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A woodcock in the yard

Woodcock play by the rules, and we love them for it
Photo: Andy Reago & Chrissy McClarren / cc2.0.

Shortly after sunrise on a dank, damp, dreary first Saturday of April in Green Bay, Wisconsin, I looked out my kitchen window and saw a woodcock in our backyard. She—her size revealed her gender—was standing at the edge of a skiff of fresh snow, her pear-plump, needle-billed silhouette jumping out unmistakably from that white backdrop. I'd been on the phone with a friend who'd retired to St. Augustine, Florida, and I interrupted whatever we were chatting about to exclaim "Oh my god, there's a woodcock in the backyard!"

Two bottles

I don’t fish with people who waste the mountain air talking about work
Photo: Chad Shmukler

A few years ago, I got a job at a local exercise equipment company. Always on a quest to work off the occasional pint, I figured that I should avail myself of the on-site gym, starting on Day One. I was doing cardio and reading Northwest Fly Fishing Magazine when an older gentleman came up, introduced himself as Paul, and asked my name. After exchanging pleasantries, he allowed as my name sounded familiar and then nodding to the magazine asked if I wrote for it. I begrudgingly admitted that I had written an article, one on fishing in downtown Seattle.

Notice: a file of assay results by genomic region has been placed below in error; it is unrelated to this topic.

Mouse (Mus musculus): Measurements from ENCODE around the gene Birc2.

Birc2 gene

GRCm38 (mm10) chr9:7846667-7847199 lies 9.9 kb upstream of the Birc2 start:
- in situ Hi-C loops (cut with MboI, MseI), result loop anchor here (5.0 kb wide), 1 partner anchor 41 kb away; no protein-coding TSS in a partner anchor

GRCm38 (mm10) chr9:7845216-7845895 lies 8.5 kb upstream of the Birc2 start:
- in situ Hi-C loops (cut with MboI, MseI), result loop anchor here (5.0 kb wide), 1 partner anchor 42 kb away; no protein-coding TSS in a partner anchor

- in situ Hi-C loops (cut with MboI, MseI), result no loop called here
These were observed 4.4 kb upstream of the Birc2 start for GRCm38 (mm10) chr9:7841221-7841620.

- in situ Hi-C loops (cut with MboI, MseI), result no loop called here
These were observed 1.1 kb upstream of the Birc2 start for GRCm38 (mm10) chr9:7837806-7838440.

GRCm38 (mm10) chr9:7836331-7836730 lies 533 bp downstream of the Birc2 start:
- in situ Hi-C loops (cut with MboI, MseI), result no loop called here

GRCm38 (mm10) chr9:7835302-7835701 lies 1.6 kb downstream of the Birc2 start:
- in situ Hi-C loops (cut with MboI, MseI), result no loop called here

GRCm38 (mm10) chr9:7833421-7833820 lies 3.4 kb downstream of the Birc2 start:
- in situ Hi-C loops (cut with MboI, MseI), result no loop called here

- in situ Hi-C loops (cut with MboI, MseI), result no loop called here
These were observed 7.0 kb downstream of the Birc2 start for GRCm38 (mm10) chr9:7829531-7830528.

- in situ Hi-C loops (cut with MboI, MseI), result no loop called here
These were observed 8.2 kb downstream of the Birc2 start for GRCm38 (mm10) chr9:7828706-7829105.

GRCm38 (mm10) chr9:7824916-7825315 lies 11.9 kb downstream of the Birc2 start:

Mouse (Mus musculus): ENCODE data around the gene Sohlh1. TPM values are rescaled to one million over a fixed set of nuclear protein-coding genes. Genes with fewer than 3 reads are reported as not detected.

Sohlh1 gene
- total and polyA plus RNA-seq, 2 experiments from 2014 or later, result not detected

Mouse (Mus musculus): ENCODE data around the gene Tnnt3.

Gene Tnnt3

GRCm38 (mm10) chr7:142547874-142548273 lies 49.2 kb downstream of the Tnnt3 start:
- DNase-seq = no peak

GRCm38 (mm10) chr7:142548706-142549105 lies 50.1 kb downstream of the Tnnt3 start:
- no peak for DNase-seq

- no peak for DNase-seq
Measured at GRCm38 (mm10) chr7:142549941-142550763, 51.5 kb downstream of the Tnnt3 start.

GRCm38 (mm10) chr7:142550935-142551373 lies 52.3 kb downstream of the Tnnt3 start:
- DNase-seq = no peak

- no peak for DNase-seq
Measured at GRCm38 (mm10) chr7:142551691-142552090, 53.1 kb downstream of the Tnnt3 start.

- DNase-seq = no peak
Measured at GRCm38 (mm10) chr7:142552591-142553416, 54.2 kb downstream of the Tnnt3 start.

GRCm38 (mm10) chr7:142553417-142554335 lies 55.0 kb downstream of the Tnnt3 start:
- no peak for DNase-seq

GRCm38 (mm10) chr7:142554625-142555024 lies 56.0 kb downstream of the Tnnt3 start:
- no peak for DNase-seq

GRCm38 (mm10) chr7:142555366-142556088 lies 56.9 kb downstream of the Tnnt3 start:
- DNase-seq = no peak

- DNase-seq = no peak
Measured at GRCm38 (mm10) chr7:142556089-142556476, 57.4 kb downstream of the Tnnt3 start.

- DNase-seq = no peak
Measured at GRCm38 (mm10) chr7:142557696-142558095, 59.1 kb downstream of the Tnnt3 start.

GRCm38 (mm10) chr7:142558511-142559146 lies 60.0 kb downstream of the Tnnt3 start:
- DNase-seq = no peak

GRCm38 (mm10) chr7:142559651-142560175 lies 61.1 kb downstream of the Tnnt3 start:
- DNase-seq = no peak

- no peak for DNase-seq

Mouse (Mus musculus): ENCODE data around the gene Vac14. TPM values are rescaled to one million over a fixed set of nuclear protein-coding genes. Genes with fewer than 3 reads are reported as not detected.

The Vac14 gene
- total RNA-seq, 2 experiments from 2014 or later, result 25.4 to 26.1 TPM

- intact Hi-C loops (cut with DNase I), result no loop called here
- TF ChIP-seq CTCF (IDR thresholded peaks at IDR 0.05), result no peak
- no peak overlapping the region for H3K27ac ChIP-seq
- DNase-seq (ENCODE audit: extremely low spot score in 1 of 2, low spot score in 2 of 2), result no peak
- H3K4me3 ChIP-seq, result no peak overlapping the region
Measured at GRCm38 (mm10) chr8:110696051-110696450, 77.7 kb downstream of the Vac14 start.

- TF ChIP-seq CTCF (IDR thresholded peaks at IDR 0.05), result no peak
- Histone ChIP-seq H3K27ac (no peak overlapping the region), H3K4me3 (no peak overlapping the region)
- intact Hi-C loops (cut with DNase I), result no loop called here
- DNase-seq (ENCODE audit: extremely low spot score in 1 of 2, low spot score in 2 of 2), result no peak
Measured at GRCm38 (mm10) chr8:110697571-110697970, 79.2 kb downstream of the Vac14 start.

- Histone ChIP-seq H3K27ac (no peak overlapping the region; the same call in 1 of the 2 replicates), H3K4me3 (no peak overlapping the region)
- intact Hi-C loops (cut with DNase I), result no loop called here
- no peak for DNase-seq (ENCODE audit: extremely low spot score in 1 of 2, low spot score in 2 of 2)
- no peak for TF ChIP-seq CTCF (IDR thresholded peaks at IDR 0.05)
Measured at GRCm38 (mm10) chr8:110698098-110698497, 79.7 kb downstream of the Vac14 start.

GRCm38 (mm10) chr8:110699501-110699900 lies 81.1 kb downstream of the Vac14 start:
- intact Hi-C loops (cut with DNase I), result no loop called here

Shut up and fish

Your guide is your guide for a reason
Antonio, a guide at Mexico's Palometa Club, hoists a client and guide-earned permit (photo: Chad Shmukler).

A decade or so ago, my buddy Kirk Deeter, now a colleague of mine at Trout Unlimited, flew north to Lake Athabasca for some serious late-summer pike fishing.

Deeter, in addition to being an author and the editor of TROUT Magazine, is also a fly-fishing guide, so it was interesting to watch him interact with the native Dene First Nations guides we fished with over the course of a week.

Not on my pants, not again

A totally meaningless journey down the eastern seaboard
Photo: James Joiner

"Ah man, not on my pants. Not again."

A knowing sadness weighed the voice bursting sharply from beneath the bathroom stall, startling me mid-stream. Not sure what to say or do to help, I finished depositing an afternoon of coffee and beer and made for the exit, tired from a long weekend talking fishing, wiggling fly rods, and knowingly peering at gear.

A nearby faraway

Standing outside the woods, peering into it, became ritual
Photo: Johnny Carrol Sain

“When I call to mind my earliest impressions, I wonder whether the process ordinarily referred to as growing up is not actually a process of growing down; whether experience, so much touted among adults as the thing children lack, is not actually a progressive dilution of the essentials by the trivialities of living.”

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